Fort Standish (Boston, Massachusetts)

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Fort Standish
Part of Harbor Defenses of Boston
Lovell's Island, Massachusetts
Fort Casey 07.jpg
10-inch disappearing gun at Fort Casey, Washington state, similar to those at Fort Standish.
Fort Standish is located in Massachusetts
Fort Standish
Fort Standish
Location in Massachusetts
Coordinates 42°19′45.67″N 70°55′40.29″W / 42.3293528°N 70.9278583°W / 42.3293528; -70.9278583Coordinates: 42°19′45.67″N 70°55′40.29″W / 42.3293528°N 70.9278583°W / 42.3293528; -70.9278583
Type Coastal Defense
Site information
Owner Massachusetts
Controlled by Massachusetts Department of Conservation and Recreation
Open to
the public
yes
Site history
Built 1899
Built by United States Army
In use 1904-1946
Battles/wars World War I
World War II
A 3-inch gun emplacement of Battery Williams at Fort Standish.

Fort Standish was a coastal fort completed in 1907 and located on Lovell's Island in Massachusetts.[1] Named after Myles Standish, the fort would serve to host up to 7 batteries until it was disarmed and deactivated in 1947. It was also named Lovell's Island Military Reservation during the early part of its existence.[2] It was part of the Coast (later Harbor) Defenses of Boston.[3]

Along with Fort Warren, Fort Andrews, Fort Banks, Fort Strong, and others, it was among the first modern defenses of Boston Harbor.[4] The fort was de-activated in 1947 and in 1962 became part of the Boston Harbor Islands National Recreation Area.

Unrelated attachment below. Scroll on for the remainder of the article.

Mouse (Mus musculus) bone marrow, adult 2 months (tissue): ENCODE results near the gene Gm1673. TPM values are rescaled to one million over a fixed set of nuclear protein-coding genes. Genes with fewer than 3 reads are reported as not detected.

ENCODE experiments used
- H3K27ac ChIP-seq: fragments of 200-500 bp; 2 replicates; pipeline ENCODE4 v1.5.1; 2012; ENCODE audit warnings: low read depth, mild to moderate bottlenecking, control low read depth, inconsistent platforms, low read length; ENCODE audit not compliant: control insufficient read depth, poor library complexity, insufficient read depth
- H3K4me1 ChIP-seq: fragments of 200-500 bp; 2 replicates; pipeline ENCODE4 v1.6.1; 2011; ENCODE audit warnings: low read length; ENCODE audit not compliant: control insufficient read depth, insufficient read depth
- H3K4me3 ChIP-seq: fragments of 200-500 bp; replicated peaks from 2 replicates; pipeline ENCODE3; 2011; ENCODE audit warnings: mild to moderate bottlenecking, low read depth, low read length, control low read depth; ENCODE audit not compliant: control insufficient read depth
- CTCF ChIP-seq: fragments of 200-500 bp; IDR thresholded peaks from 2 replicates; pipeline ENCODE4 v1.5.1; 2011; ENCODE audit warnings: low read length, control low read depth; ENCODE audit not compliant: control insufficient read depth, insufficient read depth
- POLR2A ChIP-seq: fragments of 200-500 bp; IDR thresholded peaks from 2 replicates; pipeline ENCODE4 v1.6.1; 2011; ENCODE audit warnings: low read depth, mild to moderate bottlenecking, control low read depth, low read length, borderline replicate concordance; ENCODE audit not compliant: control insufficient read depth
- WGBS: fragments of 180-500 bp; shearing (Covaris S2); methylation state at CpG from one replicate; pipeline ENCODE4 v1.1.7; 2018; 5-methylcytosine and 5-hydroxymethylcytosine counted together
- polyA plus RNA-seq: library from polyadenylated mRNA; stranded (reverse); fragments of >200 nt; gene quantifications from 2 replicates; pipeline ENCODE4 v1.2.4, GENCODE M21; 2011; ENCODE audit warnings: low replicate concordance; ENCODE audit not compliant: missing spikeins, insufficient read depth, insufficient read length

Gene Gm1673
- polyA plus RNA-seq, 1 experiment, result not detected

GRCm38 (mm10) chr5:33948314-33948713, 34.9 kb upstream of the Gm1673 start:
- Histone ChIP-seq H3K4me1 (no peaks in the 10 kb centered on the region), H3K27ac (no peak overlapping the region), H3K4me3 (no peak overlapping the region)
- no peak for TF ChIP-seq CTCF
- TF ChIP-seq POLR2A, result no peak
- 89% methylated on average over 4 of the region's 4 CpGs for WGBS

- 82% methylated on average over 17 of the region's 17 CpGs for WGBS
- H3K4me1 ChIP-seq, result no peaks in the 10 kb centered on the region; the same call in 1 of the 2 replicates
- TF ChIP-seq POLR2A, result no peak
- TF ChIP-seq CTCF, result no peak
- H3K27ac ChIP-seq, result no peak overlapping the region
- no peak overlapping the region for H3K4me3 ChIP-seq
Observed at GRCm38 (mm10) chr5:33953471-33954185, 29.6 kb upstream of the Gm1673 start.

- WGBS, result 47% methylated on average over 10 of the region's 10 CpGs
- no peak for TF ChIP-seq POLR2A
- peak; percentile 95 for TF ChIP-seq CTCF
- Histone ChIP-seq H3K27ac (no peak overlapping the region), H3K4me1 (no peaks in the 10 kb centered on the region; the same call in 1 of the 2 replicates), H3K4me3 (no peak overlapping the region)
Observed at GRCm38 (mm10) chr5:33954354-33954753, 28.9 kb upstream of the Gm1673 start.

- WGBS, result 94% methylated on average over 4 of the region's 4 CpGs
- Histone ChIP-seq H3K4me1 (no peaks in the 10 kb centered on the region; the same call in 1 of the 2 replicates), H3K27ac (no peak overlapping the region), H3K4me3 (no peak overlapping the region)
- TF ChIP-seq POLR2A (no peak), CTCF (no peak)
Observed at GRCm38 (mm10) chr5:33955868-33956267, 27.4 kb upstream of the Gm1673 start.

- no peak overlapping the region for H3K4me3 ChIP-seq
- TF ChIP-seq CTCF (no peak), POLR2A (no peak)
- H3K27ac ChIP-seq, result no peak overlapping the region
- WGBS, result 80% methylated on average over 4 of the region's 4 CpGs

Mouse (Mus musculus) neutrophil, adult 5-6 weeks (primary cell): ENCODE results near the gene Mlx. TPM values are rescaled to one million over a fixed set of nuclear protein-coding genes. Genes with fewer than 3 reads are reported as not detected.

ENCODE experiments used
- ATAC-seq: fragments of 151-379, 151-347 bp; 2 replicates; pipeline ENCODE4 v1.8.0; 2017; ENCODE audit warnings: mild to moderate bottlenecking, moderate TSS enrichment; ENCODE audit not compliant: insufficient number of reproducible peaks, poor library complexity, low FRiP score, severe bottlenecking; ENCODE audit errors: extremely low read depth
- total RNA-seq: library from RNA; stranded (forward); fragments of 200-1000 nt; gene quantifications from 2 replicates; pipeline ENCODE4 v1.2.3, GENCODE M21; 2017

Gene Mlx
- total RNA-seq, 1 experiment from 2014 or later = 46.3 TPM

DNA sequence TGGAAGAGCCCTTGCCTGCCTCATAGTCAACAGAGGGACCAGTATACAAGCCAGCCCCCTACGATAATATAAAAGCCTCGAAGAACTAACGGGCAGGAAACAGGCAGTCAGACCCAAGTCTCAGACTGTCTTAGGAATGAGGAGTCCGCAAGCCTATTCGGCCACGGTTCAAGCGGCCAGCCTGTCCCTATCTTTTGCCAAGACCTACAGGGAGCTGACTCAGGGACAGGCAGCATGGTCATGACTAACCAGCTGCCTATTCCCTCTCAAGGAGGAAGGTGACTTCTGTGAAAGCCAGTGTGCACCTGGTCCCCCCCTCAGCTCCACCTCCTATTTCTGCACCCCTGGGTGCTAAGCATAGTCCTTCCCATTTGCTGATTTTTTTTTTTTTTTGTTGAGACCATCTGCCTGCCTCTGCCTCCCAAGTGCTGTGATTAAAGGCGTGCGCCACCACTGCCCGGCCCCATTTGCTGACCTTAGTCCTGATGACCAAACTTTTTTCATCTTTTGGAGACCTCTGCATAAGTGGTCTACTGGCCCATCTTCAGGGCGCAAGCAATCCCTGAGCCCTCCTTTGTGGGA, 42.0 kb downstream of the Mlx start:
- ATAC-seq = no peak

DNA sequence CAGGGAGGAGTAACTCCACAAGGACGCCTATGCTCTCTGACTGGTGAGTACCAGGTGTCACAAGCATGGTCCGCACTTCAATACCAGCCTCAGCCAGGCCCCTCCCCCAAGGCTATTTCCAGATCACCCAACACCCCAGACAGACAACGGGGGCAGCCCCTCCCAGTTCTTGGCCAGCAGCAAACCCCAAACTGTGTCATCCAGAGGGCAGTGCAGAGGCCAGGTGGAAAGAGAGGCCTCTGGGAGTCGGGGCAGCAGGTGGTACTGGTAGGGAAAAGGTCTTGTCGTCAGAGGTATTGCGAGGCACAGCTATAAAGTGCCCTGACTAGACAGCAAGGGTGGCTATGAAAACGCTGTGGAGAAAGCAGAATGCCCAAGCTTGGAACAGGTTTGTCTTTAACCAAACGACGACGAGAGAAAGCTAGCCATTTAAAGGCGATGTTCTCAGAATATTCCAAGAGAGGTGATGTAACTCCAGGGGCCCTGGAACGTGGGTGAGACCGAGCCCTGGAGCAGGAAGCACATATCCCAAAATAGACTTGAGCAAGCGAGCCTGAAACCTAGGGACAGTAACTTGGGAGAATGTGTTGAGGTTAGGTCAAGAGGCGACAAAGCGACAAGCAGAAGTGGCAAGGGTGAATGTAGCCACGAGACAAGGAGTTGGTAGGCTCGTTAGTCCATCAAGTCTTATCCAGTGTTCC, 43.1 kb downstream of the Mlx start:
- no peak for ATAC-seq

History[edit]

Construction and armament[edit]

Fort Standish was built 1899-1907. The gun batteries over its history through 1947 included:[1][5]

Name No. of guns Gun type Carriage type Years active
Burbeck 2 10-inch gun M1900 disappearing M1901 1907-1942
Morris 2 10-inch gun M1900 disappearing M1901 1907-1942
Terrill 3 6-inch gun M1897 disappearing M1898 1902-1943
Whipple 2 6-inch gun M1900 pedestal M1900 1904-1947
Vincent 4 3-inch gun M1898 masking parapet M1898 1904-1920
Weir 2 3-inch gun M1902 or M1903 pedestal 1904-1926
Williams 3 3-inch gun M1898 masking parapet M1898 1904-1946
Antiaircraft 2 Unknown, possibly 75 mm gun M1897 AA pedestal 1917-1923
Antiaircraft 2-3 3-inch gun M1917 AA pedestal 1925-1946
AMTB 943 4 90 mm gun 2 fixed M3, 2 towed 1943-1946

Batteries Burbeck and Morris were originally combined as Battery Burbeck, but were administratively separated in 1909.[1] The 10-inch guns were the fort's main armament against enemy battleships; the 6-inch guns could fire more rapidly against cruisers. The 3-inch rapid fire guns were intended to defend an underwater mine field against minesweepers. One source states the fort was first garrisoned in 1909, and at that time the 10-inch guns had not yet been mounted and Battery Williams' guns were not on site.[1]

World War I through World War II[edit]